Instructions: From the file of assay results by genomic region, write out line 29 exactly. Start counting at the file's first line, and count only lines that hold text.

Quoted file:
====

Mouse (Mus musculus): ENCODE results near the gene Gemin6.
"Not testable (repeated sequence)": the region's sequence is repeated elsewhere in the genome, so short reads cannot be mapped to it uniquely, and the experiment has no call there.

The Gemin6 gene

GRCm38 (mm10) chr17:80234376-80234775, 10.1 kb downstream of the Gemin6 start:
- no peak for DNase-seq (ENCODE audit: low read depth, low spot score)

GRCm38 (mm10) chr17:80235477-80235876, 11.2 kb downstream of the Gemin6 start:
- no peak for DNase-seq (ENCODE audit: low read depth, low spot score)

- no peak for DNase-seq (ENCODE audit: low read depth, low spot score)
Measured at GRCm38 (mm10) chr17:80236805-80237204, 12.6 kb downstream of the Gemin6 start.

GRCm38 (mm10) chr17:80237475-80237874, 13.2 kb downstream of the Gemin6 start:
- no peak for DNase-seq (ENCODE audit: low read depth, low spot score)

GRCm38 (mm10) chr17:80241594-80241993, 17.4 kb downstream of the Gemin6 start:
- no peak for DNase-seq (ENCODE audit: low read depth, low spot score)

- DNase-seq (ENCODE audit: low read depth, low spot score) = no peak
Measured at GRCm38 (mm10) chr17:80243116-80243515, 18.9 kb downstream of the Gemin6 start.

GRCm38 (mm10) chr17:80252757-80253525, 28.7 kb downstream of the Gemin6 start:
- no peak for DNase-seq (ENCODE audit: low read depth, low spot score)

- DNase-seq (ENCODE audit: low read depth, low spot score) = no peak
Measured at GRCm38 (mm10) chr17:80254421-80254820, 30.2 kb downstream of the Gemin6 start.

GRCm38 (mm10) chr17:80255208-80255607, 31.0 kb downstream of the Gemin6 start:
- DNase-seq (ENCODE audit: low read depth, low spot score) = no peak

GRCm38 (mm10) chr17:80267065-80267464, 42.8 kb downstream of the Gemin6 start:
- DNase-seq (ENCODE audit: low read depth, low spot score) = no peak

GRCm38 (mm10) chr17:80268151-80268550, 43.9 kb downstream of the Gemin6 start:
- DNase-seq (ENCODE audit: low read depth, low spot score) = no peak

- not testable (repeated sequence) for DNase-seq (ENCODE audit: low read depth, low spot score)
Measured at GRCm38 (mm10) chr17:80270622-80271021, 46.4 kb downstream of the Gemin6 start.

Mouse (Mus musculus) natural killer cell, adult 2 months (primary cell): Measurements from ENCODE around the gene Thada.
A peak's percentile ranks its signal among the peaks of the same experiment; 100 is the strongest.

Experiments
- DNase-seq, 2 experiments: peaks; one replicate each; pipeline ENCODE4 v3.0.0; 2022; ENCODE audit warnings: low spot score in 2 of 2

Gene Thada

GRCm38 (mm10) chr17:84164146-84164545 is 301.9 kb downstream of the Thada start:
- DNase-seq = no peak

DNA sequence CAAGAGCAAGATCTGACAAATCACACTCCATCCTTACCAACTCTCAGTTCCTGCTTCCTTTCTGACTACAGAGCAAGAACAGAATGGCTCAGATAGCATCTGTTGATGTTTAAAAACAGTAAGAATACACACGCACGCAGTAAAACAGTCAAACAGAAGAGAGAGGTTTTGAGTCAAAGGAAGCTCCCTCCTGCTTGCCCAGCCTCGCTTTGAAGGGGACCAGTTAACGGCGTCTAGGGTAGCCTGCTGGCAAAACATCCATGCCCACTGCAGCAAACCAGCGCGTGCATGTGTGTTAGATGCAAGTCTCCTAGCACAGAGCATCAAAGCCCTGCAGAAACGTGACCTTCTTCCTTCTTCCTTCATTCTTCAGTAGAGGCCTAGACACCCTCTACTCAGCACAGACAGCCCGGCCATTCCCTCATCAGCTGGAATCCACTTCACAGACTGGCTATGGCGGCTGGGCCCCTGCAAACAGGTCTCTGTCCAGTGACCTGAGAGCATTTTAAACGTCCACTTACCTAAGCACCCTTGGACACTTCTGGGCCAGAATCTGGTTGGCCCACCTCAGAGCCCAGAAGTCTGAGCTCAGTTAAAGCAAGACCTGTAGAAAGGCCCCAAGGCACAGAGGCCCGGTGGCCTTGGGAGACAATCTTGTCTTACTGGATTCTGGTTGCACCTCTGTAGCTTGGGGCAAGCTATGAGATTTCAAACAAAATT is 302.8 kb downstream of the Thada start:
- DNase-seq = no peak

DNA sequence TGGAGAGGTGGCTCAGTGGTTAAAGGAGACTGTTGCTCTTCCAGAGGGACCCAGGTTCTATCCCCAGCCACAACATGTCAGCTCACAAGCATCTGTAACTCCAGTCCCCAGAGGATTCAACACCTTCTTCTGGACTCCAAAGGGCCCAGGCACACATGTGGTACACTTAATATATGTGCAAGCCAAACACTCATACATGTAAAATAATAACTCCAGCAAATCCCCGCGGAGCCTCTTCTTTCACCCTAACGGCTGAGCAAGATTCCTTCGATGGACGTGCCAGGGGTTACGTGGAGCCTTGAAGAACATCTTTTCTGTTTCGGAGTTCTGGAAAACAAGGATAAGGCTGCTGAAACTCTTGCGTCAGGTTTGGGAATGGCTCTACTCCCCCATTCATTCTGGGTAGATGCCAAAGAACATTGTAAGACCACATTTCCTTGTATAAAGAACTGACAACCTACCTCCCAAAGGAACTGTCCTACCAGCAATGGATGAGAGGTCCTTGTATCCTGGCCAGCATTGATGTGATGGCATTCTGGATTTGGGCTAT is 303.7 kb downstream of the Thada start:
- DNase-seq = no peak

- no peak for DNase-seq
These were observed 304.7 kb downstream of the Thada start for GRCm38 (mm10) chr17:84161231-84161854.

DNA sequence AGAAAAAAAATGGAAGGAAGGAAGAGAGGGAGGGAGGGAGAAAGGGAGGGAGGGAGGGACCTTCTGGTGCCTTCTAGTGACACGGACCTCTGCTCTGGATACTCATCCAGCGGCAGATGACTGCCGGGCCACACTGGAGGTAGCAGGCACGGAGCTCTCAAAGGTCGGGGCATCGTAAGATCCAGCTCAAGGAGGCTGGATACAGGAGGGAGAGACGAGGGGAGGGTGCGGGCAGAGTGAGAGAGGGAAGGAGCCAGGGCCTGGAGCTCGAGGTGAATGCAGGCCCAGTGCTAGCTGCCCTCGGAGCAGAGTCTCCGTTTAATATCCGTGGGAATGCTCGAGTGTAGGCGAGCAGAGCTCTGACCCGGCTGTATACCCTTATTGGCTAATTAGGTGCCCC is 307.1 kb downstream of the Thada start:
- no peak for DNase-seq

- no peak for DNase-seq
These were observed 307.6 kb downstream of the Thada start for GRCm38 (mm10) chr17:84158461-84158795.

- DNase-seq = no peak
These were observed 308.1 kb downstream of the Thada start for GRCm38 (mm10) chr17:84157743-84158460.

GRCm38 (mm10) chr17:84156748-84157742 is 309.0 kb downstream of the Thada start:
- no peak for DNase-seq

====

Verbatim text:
A peak's percentile ranks its signal among the peaks of the same experiment; 100 is the strongest.